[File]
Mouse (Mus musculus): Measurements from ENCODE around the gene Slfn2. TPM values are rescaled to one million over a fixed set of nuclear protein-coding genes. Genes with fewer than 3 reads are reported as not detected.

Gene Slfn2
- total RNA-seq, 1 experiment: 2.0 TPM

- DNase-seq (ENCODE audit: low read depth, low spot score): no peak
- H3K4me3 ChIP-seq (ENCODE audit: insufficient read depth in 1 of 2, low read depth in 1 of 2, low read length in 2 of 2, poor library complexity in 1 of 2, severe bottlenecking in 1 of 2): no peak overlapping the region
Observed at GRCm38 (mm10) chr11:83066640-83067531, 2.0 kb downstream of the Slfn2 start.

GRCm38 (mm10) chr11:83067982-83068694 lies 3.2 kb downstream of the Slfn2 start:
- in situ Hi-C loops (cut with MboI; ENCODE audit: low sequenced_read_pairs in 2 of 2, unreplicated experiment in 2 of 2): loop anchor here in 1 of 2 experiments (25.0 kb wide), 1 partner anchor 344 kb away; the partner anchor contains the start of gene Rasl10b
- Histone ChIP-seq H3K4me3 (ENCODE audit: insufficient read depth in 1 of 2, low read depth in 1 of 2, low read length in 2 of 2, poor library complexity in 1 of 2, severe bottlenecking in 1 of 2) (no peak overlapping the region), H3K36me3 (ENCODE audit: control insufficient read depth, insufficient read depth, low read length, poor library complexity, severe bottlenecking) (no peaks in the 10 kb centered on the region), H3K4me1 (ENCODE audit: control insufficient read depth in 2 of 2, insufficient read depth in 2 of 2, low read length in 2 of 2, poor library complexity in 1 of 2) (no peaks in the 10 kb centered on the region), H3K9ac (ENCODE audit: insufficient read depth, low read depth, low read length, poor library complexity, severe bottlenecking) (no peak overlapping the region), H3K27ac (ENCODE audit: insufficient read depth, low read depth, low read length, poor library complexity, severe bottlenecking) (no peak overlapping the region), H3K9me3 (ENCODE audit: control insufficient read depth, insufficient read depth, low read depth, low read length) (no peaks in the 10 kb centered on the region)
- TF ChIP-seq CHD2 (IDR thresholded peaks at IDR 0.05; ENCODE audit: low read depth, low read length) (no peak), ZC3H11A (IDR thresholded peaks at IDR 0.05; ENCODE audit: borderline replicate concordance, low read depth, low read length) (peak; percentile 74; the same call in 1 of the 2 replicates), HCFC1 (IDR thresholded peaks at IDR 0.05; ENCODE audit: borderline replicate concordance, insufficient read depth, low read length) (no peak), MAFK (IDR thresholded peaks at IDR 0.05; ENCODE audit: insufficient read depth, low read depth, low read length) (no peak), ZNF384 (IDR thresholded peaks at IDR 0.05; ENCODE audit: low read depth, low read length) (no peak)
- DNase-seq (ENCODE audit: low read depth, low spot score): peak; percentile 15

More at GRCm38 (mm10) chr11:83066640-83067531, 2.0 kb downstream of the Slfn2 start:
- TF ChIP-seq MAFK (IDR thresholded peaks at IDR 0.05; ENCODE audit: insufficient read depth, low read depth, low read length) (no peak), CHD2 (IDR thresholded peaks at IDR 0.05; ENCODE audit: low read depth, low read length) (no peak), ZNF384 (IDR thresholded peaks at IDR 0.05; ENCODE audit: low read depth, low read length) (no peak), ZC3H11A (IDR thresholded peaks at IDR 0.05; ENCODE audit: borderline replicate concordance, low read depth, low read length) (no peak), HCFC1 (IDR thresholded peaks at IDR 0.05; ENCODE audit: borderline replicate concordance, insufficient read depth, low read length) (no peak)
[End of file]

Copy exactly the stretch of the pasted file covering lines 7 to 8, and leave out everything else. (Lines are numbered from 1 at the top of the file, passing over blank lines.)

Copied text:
GRCm38 (mm10) chr11:83067982-83068694 lies 3.2 kb downstream of the Slfn2 start:
- in situ Hi-C loops (cut with MboI; ENCODE audit: low sequenced_read_pairs in 2 of 2, unreplicated experiment in 2 of 2): loop anchor here in 1 of 2 experiments (25.0 kb wide), 1 partner anchor 344 kb away; the partner anchor contains the start of gene Rasl10b